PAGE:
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Vol. 5 No. 11 January 2007

Storage virtualization technologies have been purchased and implemented successfully for years

The truth isn't sexy, but it sells Vendors need to deep-six their marketing hype about virtualization and concentrate on the problems it can solve. I've heard a lot of whining from various industry folks who blame users for not "embracing virtualization," i.e., parting with their money for some vendor's marketing pitch. Instead of blaming users, vendors should look in the mirror. Storage virtualization technologies have been purchased and implemented successfully for years. The rest of the IT infrastructure will try to catch up (think VMware) and, ultimately, the only thing not virtualized within the data center will be the last guy standing. Volume Manager was directly (and indirectly) responsible for billions of dollars of revenue for Veritas (and others). But nobody called it virtualization, although it's a perfect illustration of the technology. It makes something physical look like something else, and creates an abstraction between that physical thing and the stuff talking to it. If that ain't virtualization, I don't know ...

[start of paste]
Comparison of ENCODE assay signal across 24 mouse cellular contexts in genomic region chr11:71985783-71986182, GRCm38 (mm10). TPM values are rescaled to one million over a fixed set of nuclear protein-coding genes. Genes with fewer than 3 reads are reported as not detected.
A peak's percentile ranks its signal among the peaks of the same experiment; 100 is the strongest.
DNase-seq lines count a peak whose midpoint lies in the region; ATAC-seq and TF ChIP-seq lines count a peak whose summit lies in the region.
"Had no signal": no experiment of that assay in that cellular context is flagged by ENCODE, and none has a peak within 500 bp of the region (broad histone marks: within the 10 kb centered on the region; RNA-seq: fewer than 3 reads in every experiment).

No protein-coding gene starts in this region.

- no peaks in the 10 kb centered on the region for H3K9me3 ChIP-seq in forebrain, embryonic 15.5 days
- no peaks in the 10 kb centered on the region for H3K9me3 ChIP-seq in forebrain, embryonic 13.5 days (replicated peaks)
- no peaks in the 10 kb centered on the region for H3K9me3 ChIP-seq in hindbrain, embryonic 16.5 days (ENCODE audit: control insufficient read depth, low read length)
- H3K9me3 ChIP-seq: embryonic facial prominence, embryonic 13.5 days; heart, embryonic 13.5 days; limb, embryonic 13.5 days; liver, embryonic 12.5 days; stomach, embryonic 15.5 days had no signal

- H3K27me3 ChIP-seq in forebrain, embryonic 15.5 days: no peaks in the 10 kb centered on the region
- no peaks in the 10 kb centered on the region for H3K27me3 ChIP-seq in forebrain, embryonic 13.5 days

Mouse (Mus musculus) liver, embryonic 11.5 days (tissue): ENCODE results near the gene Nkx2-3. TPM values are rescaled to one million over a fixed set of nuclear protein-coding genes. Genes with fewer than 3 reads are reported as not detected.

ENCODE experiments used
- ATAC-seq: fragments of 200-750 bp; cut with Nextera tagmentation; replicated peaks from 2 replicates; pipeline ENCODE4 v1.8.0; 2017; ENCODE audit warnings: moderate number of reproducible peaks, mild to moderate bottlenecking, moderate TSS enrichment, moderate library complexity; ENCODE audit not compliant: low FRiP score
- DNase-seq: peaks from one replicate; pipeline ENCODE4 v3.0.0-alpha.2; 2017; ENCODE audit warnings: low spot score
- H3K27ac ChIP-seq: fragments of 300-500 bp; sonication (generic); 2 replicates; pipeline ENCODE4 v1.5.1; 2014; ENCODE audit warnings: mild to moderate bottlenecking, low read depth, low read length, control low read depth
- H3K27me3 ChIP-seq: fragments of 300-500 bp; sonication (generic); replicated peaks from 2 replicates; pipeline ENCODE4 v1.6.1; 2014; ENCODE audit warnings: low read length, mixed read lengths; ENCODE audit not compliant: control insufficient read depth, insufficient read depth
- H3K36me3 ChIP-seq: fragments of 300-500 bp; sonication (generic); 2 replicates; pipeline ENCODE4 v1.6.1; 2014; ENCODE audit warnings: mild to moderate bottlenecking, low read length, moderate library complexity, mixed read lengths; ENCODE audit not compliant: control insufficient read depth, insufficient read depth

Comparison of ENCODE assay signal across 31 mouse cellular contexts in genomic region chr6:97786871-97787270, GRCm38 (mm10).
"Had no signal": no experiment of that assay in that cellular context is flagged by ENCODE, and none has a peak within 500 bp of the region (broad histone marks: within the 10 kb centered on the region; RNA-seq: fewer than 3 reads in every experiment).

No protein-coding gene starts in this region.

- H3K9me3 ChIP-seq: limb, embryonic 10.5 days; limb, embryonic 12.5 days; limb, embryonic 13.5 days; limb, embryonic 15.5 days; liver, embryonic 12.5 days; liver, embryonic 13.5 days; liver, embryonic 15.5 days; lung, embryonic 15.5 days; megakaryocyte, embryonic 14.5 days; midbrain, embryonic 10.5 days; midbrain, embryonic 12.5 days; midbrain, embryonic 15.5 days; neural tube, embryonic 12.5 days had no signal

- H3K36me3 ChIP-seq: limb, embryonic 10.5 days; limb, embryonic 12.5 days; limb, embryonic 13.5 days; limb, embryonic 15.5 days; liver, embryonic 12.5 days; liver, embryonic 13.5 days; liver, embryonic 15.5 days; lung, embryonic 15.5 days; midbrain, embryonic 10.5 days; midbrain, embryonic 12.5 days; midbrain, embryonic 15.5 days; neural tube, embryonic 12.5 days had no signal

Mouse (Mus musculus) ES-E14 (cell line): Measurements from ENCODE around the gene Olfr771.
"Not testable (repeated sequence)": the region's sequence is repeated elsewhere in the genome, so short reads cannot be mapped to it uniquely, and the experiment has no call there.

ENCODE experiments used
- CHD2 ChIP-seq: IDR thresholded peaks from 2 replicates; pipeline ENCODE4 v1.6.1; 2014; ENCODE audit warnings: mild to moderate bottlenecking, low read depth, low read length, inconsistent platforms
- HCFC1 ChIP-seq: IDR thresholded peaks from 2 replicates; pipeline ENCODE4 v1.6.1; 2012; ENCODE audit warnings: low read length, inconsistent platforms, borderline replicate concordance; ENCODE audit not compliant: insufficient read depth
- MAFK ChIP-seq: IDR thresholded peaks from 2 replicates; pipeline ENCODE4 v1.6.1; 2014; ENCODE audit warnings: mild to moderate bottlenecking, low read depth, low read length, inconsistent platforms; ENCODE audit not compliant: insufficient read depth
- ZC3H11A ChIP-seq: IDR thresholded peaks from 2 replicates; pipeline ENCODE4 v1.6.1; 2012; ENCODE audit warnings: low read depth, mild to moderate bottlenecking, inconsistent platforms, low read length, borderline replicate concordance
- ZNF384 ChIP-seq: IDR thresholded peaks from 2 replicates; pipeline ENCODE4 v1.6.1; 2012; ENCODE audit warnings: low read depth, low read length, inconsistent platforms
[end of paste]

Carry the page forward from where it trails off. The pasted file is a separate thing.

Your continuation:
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Features in this issue

  • Protect remote-office data

    Centralizing remote-office and branch-office (ROBO) apps and their data in the primary data center has enormous economies of scale. These remote-data apps cut the amount of data sent over the wire, making it possible to economically back up remote data to a central site. We provide a sampling of the various ROBO data management products on the market, and describe how they can best be implemented.

  • DC saves energy for storage

  • iSCSI for everybody

Columns in this issue